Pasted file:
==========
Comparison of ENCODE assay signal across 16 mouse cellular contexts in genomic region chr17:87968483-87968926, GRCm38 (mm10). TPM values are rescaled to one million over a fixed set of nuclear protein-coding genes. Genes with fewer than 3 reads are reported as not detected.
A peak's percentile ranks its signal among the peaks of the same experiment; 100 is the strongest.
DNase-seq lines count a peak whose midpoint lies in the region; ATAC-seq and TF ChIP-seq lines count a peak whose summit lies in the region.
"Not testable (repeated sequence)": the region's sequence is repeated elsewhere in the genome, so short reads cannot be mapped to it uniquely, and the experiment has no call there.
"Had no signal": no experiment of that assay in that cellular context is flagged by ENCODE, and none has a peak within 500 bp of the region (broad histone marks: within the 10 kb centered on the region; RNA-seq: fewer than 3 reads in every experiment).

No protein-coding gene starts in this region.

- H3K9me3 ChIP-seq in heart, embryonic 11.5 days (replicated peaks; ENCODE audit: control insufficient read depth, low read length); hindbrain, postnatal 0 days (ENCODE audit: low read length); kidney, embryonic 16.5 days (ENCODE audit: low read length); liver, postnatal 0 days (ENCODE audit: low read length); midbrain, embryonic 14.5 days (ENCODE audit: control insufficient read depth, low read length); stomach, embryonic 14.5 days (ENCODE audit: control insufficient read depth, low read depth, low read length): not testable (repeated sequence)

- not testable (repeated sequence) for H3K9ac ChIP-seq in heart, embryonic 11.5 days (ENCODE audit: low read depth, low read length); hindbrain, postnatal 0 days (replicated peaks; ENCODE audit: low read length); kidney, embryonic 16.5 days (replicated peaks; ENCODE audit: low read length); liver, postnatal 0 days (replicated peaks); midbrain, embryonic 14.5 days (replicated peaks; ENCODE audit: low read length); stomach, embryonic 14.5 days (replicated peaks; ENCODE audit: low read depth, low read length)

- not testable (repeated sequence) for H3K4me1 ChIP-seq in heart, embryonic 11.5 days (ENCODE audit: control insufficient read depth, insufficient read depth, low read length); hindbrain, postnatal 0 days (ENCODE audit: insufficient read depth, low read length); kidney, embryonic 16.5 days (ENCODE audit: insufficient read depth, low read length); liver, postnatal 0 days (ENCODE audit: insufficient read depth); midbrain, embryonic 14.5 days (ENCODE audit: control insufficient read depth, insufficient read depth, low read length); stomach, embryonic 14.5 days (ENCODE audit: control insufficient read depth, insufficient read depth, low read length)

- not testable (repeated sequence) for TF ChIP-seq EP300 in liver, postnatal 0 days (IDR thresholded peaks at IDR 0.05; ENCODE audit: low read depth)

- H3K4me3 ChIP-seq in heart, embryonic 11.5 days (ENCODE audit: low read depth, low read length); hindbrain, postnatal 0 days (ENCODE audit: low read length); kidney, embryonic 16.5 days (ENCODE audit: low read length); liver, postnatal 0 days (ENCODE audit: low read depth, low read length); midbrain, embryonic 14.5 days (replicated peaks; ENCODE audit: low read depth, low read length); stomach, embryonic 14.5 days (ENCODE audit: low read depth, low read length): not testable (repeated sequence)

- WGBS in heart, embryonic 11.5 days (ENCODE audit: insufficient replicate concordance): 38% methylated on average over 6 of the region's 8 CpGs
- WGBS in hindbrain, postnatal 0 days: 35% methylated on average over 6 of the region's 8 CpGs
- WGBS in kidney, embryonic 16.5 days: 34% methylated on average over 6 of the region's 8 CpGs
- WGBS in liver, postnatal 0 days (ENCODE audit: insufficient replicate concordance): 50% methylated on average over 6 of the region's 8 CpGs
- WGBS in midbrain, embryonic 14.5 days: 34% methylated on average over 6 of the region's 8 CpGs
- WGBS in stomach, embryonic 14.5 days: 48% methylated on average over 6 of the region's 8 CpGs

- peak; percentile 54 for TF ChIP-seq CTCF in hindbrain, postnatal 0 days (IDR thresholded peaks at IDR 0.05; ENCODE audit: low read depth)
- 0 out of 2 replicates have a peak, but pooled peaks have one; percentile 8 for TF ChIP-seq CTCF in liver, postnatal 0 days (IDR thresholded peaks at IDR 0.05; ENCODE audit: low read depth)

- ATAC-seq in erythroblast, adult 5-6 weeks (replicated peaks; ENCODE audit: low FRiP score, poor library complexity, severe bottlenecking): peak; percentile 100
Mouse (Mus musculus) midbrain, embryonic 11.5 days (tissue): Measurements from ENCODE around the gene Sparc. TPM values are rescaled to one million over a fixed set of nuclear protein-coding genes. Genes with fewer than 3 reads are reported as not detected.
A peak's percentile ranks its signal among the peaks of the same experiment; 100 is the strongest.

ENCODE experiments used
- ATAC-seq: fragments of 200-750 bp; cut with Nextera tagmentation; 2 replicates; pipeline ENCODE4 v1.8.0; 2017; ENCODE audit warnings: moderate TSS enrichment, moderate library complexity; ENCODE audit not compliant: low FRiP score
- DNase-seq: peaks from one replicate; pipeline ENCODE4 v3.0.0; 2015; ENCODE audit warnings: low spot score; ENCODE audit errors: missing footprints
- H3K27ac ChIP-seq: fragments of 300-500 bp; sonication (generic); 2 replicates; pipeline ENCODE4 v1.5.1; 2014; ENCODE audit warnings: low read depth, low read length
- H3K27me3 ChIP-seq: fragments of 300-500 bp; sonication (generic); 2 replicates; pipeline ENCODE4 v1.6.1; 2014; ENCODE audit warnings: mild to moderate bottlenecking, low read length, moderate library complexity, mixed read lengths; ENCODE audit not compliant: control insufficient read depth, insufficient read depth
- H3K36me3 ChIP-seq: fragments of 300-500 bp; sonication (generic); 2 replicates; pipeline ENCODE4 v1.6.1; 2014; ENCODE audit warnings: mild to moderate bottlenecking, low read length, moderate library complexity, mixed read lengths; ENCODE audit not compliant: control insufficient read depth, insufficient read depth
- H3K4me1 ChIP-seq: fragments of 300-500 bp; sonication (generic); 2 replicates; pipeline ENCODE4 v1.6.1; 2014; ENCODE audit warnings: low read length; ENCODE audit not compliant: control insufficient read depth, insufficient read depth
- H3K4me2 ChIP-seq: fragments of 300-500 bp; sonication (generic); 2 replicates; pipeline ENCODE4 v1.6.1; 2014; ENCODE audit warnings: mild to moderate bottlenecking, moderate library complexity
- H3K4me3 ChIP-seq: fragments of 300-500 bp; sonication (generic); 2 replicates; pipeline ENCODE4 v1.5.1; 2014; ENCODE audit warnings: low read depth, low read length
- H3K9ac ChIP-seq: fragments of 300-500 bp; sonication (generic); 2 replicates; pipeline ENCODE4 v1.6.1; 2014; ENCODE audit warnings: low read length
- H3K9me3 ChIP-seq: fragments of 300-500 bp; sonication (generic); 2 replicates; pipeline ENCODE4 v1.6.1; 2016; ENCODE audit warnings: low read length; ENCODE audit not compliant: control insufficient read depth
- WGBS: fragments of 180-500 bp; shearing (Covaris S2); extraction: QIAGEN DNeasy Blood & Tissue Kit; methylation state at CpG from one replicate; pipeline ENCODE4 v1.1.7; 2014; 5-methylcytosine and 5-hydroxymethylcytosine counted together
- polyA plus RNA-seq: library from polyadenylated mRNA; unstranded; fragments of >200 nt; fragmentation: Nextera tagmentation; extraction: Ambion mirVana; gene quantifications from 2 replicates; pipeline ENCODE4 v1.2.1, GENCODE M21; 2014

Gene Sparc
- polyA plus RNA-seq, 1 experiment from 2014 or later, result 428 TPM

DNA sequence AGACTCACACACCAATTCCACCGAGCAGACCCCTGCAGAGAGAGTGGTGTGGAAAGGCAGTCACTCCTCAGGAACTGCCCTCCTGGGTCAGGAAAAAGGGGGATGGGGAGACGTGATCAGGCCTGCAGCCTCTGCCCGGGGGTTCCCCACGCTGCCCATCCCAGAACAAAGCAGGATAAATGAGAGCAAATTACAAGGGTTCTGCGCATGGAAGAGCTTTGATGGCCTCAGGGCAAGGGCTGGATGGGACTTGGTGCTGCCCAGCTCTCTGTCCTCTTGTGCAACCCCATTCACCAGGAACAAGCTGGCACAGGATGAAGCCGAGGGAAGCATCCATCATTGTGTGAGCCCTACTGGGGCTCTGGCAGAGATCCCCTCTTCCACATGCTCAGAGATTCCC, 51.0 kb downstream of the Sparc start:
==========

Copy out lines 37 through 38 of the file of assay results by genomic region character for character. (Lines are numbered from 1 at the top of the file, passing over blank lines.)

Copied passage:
- polyA plus RNA-seq, 1 experiment from 2014 or later, result 428 TPM

DNA sequence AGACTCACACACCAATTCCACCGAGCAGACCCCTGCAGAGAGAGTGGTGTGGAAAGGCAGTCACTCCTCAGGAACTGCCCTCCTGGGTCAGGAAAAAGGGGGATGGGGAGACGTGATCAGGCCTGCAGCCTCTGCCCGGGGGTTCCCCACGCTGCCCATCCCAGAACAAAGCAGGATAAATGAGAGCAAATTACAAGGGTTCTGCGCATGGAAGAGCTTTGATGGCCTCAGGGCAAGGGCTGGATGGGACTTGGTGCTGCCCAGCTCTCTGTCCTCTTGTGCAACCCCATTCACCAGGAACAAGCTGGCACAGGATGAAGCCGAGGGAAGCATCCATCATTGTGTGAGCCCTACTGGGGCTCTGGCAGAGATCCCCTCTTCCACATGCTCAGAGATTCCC, 51.0 kb downstream of the Sparc start: